The finale bubbles with rhythmic energy and high spirits. The main theme starts with a unison gesture in the strings, but soon becomes harmonically active and spreads through the orchestra; the second theme is a broad, hymnal melody. The development begins with a statement of the main theme in the tonic before branching into discussion of the movement’s motives. The recapitulation recalls the earlier themes, and leads through the triumphant coda to the brazen glow of the final trombone chord.
YANNICK NÉZET-SÉGUIN, conductor
Yannick Nézet-Séguin is the music director for The Philadelphia Orchestra.
YANNICK NÉZET-SÉGUIN, conductor
In 2012, Montreal-born Yannick Nézet-Séguin added the Music Directorship of The Philadelphia Orchestra to his roles as Music Director of the Rotterdam Philharmonic Orchestra and long-time Artistic Director and Principal Conductor of the Orchestre Métropolitain (Montreal), where he has served since 2000.
2017/18 will be his tenth and final season with the Rotterdam Philharmonic and will draw to a close with the orchestra’s centenary celebrations in Rotterdam and round Europe. In 2020/2021 he succeeds James Levine as the third Music Director of the Metropolitan Opera, New York and remains in post with The Philadelphia Orchestra until at least summer 2026.
Mr. Nézet-Séguin has worked with many leading European ensembles and enjoys close collaborations with the Berlin Philharmoniker, Wiener Philharmoniker, Bayerischer Rundfunk Sinfonieorchester and Chamber Orchestra of Europe; between 2008 and 2014 he was also Principal Guest Conductor of London Philharmonic Orchestra. He has appeared three times at the BBC Proms and at many European festivals, among them Edinburgh, Lucerne, Salzburg and Grafenegg. North American summer appearances include New York’s Mostly Mozart Festival, Lanaudiere, Vail and Saratoga.
He made his Salzburg Festival opera debut in 2008 with a new production of Roméo et Juliette, returning in 2010 and 2011 for Don Giovanni. In the 2009/10 season, he made his Metropolitan Opera debut with their new production of Carmen and has returned each season (Otello, Don Carlo, Faust, La Traviata and Rusalka). Next season, he conducts Wagner there for the first time (Der Fliegende Holländer).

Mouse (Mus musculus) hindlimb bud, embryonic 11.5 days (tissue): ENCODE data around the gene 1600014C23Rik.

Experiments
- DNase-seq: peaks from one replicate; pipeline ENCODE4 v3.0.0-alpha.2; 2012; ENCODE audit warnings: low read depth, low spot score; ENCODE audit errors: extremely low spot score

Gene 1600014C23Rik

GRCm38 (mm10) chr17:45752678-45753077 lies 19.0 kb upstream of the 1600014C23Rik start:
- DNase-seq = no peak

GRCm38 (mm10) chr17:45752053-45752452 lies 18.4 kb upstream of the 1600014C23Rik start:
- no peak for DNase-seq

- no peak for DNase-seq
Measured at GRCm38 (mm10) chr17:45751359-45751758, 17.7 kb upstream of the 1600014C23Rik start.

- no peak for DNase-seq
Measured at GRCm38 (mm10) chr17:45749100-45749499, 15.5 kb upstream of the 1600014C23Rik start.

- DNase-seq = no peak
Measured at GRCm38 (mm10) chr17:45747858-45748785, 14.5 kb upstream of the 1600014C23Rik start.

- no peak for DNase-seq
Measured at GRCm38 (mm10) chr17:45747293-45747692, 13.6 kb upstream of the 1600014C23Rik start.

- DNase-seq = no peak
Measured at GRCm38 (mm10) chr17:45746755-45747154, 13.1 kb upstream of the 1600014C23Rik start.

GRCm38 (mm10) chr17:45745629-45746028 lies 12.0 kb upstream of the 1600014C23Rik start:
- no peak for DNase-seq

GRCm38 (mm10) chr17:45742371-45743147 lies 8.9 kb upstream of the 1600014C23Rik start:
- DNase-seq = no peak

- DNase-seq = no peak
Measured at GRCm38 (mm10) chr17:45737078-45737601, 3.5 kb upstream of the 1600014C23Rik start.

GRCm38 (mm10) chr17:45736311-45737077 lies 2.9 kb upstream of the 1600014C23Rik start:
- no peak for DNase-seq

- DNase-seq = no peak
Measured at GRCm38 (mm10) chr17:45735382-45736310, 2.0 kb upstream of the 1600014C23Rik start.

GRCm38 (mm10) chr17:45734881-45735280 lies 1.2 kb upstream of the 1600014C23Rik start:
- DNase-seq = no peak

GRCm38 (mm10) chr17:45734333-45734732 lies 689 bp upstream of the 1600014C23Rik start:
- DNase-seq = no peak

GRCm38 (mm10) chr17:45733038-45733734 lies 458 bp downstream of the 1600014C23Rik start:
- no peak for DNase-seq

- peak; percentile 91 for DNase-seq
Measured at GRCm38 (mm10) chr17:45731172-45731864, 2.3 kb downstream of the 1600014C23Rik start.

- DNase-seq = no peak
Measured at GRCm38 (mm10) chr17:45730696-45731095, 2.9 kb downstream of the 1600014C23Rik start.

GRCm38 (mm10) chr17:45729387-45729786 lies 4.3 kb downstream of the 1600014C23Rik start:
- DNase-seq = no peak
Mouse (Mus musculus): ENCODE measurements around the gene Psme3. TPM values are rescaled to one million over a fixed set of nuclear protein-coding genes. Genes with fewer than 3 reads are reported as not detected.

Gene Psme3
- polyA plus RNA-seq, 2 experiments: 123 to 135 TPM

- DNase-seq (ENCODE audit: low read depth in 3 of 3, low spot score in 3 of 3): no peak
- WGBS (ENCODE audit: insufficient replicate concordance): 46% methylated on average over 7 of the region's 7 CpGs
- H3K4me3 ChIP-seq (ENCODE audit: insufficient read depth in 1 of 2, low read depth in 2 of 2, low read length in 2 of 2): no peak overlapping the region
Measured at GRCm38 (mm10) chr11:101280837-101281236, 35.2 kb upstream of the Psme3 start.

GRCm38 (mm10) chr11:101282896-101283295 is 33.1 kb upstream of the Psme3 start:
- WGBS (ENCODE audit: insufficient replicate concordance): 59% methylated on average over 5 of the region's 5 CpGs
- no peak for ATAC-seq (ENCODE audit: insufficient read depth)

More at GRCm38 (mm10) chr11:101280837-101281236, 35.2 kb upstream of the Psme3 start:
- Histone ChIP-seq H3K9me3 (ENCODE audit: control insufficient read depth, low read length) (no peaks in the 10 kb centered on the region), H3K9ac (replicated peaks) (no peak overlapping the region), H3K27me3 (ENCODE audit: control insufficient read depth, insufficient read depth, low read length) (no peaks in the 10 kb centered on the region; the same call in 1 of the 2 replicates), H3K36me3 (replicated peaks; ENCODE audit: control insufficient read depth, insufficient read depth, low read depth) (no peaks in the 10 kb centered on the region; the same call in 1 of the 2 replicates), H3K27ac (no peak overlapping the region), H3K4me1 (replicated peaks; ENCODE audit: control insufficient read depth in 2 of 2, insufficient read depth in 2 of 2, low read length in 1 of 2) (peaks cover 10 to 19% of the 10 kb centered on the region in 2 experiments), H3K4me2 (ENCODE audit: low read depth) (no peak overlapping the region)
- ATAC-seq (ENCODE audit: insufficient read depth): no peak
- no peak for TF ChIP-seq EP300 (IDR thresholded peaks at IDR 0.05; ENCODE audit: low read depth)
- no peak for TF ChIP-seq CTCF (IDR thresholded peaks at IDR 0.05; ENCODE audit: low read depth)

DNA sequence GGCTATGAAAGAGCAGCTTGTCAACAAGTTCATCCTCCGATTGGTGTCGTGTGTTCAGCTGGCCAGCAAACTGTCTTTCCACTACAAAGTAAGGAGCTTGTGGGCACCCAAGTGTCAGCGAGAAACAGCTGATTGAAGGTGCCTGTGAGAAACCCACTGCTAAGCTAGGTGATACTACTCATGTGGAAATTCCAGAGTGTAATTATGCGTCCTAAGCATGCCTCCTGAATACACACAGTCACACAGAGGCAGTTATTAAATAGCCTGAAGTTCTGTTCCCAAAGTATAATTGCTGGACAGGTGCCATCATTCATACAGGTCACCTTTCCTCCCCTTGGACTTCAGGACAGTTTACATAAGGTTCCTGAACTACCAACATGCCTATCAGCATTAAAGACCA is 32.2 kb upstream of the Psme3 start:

He has conducted for Teatro alla Scala (Milano), Royal Opera House (Covent Garden, London), Netherlands Opera (Amsterdam) and Wiener Staatsoper (Vienna). In 2011 began a cycle of seven Mozart operas for Festspielhaus Baden-Baden, all recorded live by Deutsche Grammophon. Le Nozze di Figaro, the fourth of the titles, is scheduled for release later this year.
In addition to Le Nozze di Figaro, recent Deutsche Grammophon releases include the Complete Schumann symphonies and Enführung aus dem Serail with the Chamber Orchestra of Europe; The Rite of Spring and Rachmaninov Variations with Daniil Trifonov and The Philadelphia Orchestra; and Tchaikovsky with the Rotterdam Philharmonic and Lisa Batiashvili. Nézet-Séguin’s discography also includes recordings with the Rotterdam Philharmonic (EMI Classics, BIS and DG); London Philharmonic (LPO label); Bayerischer Rundfunk Sinfonieorchester (BR Klassik) and Orchestre Métropolitain (ATMA Classique).
Mr. Nézet-Séguin studied piano, conducting, composition, and chamber music at the Conservatoire de musique du Québec in Montreal, and choral conducting at the Westminster Choir College in Princeton, New Jersey before going on to study with renowned conductors, most notably the Italian maestro Carlo Maria Giulini. His honours include Musical America’s Artist of the Year (2016), Royal Philharmonic Society Award; Canada’s National Arts Centre Award, the Prix Denise-Pelletier awarded by the Quebec government, and the Medal of Honour from the National Assembly of Quebec (2015). He holds honorary doctorates from the University of Quebec in Montreal (2011), Curtis Institute in Philadelphia (2014) and Westminster Choir College of Rider University (2015). He has received the Ordre des Arts et des Lettres du Québec (2015). He was appointed a Companion of the Order of Canada (2012) and Officer of the Order of Québec (2015).
Photo: Chris Lee
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Where are the orchestra concert performances held?
Bravo! Vail orchestral concerts take place at Gerald R. Ford Amphitheater (GRFA) located at 530 S. Frontage Rd E Vail, CO 81657
What time do performances begin?
Concerts start promptly at 6:00PM (except for the movie screening which starts at 7:30PM). The GRFA lobby opens 90 minutes prior and gates open 60 minutes prior to performances. Give yourself plenty of time to park and get into the venue. Latecomers will be escorted by ushers at an appropriate interval.
Where do I park?
FREE concert parking is available at the Vail Parking Structure (241 South Frontage Road East, Vail) and the Lionshead Parking Structure (395 South Frontage Road West, Vail). A Town of Vail Special Event express bus provides continuous service from both parking structures to the GRFA before and after concerts. Limited $10 parking is available at Ford Park by the Tennis Center (500 South Frontage Rd). Additional $10 parking is available at the Vail Athletic/Soccer Field lot.
WALKING DIRECTIONS FROM THE VAIL VILLAGE PARKING STRUCTURE:
Via Gore Creek Trail: 15-minute scenic walk
1. Exit the parking garage by following the Pedestrian Exit signs towards “Vail Village” / “Golden Peak”
2. Turn left out of the parking garage onto East Meadow Drive and head east
3. At the end of the road turn right on Vail Valley Drive and cross the road